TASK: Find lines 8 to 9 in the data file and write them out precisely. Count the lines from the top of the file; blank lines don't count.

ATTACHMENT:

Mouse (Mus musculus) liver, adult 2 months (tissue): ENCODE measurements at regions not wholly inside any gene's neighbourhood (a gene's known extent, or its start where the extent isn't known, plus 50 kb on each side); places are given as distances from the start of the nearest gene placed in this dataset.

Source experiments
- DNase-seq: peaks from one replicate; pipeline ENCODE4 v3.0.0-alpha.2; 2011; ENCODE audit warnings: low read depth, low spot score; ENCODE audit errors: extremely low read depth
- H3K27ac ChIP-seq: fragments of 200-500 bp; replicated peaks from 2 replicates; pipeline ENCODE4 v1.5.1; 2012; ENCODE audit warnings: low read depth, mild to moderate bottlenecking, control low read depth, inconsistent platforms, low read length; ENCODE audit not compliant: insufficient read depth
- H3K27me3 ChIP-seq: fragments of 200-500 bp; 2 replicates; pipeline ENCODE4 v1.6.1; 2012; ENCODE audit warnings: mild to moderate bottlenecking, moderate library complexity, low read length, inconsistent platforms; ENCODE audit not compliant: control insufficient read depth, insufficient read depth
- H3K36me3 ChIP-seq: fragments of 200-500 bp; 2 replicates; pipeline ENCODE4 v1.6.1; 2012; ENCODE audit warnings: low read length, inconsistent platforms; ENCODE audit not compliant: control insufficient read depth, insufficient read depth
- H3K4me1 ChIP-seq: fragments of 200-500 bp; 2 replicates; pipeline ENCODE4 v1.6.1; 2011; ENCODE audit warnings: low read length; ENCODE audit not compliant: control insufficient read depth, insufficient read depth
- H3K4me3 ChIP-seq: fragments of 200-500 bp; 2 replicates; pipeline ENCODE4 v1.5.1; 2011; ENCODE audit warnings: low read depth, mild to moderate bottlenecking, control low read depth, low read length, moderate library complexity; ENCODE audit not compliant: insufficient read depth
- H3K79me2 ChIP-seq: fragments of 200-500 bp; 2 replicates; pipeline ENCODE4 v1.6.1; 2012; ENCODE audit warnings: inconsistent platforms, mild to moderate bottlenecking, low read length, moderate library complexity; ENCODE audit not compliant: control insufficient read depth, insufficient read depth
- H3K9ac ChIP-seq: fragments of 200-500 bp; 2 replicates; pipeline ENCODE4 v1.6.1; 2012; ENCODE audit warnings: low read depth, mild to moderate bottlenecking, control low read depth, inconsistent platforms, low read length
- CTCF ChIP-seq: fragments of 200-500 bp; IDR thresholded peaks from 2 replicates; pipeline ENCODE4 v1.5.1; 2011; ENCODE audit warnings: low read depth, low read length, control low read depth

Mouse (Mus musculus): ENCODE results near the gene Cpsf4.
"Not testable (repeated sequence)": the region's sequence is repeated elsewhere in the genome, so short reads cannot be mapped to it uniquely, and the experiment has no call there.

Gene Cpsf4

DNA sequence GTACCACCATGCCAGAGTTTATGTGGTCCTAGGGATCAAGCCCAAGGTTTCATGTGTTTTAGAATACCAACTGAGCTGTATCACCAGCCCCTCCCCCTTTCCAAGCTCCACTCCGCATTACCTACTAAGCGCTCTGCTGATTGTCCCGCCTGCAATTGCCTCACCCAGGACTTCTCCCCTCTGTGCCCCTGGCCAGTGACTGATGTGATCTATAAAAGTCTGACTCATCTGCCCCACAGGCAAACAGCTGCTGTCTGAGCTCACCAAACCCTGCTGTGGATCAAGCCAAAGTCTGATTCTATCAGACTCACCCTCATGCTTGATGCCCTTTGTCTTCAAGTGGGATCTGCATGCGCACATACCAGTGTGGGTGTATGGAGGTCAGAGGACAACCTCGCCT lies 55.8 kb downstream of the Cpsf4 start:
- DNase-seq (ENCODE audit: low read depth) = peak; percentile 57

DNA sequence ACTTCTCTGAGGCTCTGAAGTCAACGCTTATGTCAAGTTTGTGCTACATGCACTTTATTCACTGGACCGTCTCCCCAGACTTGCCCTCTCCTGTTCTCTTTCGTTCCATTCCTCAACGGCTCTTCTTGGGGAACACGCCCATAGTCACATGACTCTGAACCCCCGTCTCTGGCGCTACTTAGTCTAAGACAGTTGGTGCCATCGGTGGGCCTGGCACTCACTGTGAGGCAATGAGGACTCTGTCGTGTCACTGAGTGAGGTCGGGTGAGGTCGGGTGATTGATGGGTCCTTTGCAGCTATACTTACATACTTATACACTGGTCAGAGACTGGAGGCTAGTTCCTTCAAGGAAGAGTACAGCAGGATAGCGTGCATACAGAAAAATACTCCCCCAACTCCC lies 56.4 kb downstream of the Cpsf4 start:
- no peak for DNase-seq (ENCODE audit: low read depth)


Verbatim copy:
- H3K4me3 ChIP-seq: fragments of 200-500 bp; 2 replicates; pipeline ENCODE4 v1.5.1; 2011; ENCODE audit warnings: low read depth, mild to moderate bottlenecking, control low read depth, low read length, moderate library complexity; ENCODE audit not compliant: insufficient read depth
- H3K79me2 ChIP-seq: fragments of 200-500 bp; 2 replicates; pipeline ENCODE4 v1.6.1; 2012; ENCODE audit warnings: inconsistent platforms, mild to moderate bottlenecking, low read length, moderate library complexity; ENCODE audit not compliant: control insufficient read depth, insufficient read depth